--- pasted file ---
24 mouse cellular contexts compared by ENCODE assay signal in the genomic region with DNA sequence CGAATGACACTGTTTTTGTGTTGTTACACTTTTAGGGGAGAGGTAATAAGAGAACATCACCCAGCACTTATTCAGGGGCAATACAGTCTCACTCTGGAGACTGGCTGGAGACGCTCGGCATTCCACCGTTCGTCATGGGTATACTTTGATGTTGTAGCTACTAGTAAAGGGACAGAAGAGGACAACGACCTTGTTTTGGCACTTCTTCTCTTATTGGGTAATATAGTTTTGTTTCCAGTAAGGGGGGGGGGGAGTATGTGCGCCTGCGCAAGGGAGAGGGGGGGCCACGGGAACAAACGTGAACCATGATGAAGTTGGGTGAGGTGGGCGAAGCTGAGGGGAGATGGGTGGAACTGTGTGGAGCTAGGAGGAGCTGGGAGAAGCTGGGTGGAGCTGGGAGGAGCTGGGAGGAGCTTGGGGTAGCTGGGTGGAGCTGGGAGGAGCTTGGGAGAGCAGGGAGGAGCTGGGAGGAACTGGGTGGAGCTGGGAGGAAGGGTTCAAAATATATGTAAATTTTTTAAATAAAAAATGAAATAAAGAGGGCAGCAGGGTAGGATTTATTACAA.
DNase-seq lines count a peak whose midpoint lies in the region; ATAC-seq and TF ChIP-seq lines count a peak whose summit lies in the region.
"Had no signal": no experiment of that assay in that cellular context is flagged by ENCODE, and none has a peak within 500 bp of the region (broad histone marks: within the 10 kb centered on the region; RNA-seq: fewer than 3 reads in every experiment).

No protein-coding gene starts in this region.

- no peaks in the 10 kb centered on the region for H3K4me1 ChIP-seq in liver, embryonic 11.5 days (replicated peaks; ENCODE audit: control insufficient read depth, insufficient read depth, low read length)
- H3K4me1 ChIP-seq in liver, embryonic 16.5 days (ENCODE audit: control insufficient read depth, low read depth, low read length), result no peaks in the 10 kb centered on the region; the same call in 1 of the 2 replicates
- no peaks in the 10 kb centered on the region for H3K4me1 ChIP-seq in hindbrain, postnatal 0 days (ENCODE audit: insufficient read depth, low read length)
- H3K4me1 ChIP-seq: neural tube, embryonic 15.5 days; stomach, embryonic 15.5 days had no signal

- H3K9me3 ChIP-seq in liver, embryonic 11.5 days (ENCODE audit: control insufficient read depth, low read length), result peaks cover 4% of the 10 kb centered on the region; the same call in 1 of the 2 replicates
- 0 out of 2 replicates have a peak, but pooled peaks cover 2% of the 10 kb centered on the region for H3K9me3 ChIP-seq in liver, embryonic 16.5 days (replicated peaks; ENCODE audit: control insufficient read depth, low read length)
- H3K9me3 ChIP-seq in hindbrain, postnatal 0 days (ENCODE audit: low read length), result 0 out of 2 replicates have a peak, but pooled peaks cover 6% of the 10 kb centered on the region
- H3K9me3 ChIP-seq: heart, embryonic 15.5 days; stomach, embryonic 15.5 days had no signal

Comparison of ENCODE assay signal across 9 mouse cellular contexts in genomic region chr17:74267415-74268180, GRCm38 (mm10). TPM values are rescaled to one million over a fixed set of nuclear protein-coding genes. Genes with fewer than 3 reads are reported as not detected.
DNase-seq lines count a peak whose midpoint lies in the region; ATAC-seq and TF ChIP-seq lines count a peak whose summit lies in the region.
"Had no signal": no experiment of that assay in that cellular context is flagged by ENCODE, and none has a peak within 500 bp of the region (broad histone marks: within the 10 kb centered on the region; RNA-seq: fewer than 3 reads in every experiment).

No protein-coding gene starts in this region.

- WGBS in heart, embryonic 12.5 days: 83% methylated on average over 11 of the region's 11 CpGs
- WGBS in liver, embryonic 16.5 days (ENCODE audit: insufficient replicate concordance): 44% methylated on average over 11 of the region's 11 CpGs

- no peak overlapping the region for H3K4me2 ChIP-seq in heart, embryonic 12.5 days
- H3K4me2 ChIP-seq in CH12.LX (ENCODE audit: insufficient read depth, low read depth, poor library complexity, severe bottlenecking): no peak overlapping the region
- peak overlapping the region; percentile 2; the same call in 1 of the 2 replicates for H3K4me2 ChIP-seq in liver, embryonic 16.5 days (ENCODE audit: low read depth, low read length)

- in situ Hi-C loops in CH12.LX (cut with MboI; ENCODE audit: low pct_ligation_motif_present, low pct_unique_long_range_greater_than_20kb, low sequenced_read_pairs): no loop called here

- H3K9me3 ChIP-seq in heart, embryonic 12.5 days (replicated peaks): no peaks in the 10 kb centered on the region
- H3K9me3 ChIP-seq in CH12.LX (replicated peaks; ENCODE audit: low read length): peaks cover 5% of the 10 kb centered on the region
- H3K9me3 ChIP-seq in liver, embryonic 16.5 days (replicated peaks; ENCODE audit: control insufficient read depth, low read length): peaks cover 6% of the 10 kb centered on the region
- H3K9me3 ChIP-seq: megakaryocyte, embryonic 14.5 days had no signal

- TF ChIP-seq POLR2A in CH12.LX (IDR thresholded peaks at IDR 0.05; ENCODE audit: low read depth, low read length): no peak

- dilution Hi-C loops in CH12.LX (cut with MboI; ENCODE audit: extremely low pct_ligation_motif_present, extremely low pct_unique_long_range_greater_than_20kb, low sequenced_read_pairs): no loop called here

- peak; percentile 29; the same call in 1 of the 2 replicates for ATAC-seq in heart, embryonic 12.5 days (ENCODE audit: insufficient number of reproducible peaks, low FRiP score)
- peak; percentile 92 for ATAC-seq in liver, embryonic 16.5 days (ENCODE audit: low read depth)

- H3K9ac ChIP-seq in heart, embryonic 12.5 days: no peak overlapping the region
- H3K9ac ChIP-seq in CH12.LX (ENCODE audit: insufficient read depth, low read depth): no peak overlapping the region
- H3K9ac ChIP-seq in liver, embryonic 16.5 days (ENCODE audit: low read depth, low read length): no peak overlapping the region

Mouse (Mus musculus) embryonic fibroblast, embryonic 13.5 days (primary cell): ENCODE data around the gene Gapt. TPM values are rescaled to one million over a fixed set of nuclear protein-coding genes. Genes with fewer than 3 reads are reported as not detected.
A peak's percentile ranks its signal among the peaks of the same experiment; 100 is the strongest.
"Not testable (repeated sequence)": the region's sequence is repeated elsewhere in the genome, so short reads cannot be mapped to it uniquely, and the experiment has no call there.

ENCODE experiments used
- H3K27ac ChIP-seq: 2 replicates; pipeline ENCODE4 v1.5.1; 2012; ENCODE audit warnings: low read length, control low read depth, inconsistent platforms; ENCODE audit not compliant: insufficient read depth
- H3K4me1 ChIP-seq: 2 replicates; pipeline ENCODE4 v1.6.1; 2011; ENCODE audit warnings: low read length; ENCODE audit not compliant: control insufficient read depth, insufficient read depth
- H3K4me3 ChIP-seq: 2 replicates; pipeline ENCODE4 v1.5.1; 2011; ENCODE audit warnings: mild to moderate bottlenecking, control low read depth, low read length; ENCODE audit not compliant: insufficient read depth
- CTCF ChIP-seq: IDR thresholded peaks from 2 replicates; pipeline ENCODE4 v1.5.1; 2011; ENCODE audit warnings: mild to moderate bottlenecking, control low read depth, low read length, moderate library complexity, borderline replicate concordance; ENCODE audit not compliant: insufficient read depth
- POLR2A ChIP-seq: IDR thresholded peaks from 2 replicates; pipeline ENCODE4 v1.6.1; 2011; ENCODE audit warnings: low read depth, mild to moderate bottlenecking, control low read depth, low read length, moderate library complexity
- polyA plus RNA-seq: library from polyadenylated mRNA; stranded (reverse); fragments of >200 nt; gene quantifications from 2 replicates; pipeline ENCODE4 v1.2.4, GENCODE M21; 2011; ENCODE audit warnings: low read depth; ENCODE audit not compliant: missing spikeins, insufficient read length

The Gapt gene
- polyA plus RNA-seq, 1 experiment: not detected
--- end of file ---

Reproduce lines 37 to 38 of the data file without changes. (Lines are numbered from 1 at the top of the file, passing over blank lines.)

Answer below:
ENCODE experiments used
- H3K27ac ChIP-seq: 2 replicates; pipeline ENCODE4 v1.5.1; 2012; ENCODE audit warnings: low read length, control low read depth, inconsistent platforms; ENCODE audit not compliant: insufficient read depth